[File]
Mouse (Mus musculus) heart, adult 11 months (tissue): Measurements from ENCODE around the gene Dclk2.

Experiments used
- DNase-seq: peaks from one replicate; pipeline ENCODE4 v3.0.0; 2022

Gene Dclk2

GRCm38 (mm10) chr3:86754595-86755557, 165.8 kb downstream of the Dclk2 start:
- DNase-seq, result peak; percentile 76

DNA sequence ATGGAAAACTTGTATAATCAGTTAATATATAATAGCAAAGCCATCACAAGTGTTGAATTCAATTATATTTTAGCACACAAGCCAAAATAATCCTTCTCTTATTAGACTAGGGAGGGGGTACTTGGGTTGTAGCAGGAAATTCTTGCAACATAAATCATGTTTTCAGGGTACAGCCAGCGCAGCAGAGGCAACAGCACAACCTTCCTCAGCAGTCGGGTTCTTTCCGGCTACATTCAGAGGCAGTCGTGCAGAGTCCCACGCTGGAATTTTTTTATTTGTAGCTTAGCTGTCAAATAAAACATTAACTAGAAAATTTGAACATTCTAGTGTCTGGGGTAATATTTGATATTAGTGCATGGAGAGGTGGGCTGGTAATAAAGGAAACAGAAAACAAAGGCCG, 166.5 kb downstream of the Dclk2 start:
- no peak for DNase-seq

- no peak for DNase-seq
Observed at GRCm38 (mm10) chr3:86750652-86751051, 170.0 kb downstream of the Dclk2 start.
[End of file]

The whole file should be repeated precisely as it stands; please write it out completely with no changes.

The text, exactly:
Mouse (Mus musculus) heart, adult 11 months (tissue): Measurements from ENCODE around the gene Dclk2.

Experiments used
- DNase-seq: peaks from one replicate; pipeline ENCODE4 v3.0.0; 2022

Gene Dclk2

GRCm38 (mm10) chr3:86754595-86755557, 165.8 kb downstream of the Dclk2 start:
- DNase-seq, result peak; percentile 76

DNA sequence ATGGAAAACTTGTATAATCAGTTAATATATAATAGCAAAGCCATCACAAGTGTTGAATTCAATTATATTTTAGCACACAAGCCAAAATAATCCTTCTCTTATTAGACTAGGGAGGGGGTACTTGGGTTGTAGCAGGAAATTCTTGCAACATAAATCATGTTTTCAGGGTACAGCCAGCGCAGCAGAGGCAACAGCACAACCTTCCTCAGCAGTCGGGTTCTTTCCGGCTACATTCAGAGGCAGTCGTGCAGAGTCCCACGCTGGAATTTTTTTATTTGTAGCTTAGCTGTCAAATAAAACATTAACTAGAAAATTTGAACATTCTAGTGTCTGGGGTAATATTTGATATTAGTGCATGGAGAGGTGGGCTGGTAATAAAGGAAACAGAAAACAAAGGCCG, 166.5 kb downstream of the Dclk2 start:
- no peak for DNase-seq

- no peak for DNase-seq
Observed at GRCm38 (mm10) chr3:86750652-86751051, 170.0 kb downstream of the Dclk2 start.